Nineteen Eighty-Four by George Orwell (1949)

Orwell understood all about how empty rhetoric and sound bites, as well as high-pitched delivery, can brainwash a defeated public – again reference Hitler. Orwell’s last novel is not about English socialism, it is a far wider condemnation of politics and totalitarianism, and most particularly the manipulation of the truth. Enter Sean Spicer, White House Press Secretary whose blatantly daft press briefing about the crowds at Trump’s inauguration resulted in Squealer Conway inadvertently borrowing an Orwell’s phrase from 1984: “alternative facts” - a stolen phrase that is sure to haunt her and come to define Trump’s days in the White House. Google, Facebook et al have ensured that Big Brother is watching all of us, while Trump and his team of advisers play doublespeak as a natural reflex. Truth is no longer an option, even crowd numbers are disputed. But on a sober note, Orwell’s Big Brother does not exist, sadly, President Trump does.

Brave New World by Aldous Huxley (1932)

Nothing brave about it; the world can no longer depend on the evidence of our eyes. Our minds are being played with. Truth and lies now run together in a parallel universe.

In Huxley’s vision of a world dictated to by delusion and the passive acceptance of lies, policy no longer exists, only what people are ordered to believe. Human intelligence has been erased.

Curiously, Brave New World irritated some readers who objected to Huxley’s somewhat simplistic presentation of humans so ready to accept the official version of how they should think.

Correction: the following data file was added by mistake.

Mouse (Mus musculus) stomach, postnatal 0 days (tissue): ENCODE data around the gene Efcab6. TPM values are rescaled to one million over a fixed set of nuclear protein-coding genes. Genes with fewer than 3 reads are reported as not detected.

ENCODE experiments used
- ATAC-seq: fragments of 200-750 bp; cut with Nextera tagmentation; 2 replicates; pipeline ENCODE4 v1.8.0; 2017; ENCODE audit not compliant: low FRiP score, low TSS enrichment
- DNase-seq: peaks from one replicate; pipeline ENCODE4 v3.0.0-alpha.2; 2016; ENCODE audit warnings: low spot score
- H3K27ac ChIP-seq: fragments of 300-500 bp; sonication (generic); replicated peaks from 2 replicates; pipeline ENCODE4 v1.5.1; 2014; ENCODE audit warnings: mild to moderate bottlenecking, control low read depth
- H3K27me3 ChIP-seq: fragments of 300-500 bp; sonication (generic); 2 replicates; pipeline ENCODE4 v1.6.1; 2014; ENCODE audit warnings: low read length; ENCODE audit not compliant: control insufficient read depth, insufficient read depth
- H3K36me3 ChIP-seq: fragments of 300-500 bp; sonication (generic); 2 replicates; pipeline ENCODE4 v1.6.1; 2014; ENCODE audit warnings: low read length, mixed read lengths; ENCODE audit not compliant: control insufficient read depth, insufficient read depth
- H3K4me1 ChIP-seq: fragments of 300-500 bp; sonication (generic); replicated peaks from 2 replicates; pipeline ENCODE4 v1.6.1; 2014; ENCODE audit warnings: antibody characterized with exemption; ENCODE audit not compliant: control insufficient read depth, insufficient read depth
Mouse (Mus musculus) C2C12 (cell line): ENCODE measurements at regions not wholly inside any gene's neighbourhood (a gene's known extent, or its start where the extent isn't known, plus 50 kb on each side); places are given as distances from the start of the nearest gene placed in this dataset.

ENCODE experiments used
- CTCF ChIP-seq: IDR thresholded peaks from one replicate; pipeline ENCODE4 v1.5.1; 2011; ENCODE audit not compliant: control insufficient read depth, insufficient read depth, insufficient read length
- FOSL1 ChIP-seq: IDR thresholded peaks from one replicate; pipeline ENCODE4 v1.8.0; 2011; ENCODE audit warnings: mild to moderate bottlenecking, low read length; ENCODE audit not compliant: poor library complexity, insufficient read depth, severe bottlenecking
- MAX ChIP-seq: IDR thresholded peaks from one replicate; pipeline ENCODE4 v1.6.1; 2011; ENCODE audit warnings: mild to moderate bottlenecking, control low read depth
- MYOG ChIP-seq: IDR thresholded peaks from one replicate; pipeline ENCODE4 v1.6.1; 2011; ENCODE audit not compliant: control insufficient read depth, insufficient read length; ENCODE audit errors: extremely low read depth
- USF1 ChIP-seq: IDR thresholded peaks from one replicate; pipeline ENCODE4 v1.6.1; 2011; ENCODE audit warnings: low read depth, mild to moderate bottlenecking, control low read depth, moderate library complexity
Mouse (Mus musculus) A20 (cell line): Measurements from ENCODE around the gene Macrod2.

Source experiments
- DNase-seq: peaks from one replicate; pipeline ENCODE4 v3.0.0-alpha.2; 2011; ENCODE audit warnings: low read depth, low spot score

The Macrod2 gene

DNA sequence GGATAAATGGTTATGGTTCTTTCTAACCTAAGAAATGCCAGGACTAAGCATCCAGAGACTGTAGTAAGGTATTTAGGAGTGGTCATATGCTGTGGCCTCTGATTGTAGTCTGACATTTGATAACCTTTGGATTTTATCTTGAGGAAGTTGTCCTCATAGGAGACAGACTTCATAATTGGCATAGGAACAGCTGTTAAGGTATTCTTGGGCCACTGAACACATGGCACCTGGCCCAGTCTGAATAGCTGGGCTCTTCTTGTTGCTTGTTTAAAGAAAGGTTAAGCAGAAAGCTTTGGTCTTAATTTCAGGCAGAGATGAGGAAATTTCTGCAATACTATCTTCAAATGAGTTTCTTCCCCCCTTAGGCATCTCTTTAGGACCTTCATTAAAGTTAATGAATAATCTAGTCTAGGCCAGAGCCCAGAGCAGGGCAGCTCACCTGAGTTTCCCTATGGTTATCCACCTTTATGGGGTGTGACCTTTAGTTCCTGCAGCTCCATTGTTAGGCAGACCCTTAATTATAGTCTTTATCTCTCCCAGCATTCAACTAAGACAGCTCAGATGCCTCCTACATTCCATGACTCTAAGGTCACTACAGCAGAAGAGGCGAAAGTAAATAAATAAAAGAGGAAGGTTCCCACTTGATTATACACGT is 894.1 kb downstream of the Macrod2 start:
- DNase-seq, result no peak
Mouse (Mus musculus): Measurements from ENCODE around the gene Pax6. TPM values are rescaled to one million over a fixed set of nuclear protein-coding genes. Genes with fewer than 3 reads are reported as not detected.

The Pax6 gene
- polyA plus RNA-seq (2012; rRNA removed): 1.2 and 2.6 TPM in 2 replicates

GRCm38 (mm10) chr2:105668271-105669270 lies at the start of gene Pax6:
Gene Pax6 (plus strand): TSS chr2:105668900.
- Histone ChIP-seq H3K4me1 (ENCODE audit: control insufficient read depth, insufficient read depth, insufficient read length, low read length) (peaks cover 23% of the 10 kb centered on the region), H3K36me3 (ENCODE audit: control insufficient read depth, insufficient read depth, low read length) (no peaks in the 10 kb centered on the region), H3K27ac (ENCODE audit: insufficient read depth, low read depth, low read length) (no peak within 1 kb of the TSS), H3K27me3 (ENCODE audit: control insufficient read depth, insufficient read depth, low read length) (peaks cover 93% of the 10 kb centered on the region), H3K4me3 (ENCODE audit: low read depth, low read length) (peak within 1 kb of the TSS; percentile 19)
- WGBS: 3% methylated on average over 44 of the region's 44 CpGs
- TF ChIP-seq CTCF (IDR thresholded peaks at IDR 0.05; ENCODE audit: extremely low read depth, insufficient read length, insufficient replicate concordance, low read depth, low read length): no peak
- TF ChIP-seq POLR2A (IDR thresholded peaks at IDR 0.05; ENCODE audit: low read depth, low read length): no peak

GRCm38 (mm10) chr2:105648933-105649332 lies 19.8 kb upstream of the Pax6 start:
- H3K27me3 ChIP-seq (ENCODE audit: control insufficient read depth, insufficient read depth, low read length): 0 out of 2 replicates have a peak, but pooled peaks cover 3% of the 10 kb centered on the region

We by Yevgeny Zamyatin (1921)

The Russian thinker got there first, long before Huxley, who claimed never to have read it, and before Orwell, who admitted his immense debt to We, and decades before JG Ballard, who would have had a field day with the Trump phenomenon. An erstwhile Bolshevik, Zamyatin brilliantly looked to Swift in dissecting the follies of totalitarianism. His astutely disparaging depiction of the fraudulent inevitabilities of a bogus paradise built on lies is a perfect and  perceptive antidote to Trump’s fake promises of a new Utopia.

Alice’s Adventures in Wonderland by Lewis Carroll (1865)

Trying to find Trump’s alter ego in literature is tricky, as usually the bad guys are at least dignified. He’s not Milton’s Satan from Paradise Lost, and not dastardly clever like Batman’s nemesis, the Joker. He is not Sauron, the Dark Lord from Tolkien’s The Lord of the Rings (1954-1955); he’s not even JK Rowling’s Lord Voldemort. He is best compared with Carroll’s petulant Queen of Hearts. She too resides in an absurdist alternative universe. Damn it, there’s the word “alternative” again.

You may wish to re-read Kafka’s The Trial (1925), written as the Austro-Hungarian collapsed but the harrowing depiction of helplessness in the face of power may prove too stark at a time as desperate as ours.

Should you be pressed for time, head straight for We and It Can't Happen Here and then wonder, and continue to wonder, why it did.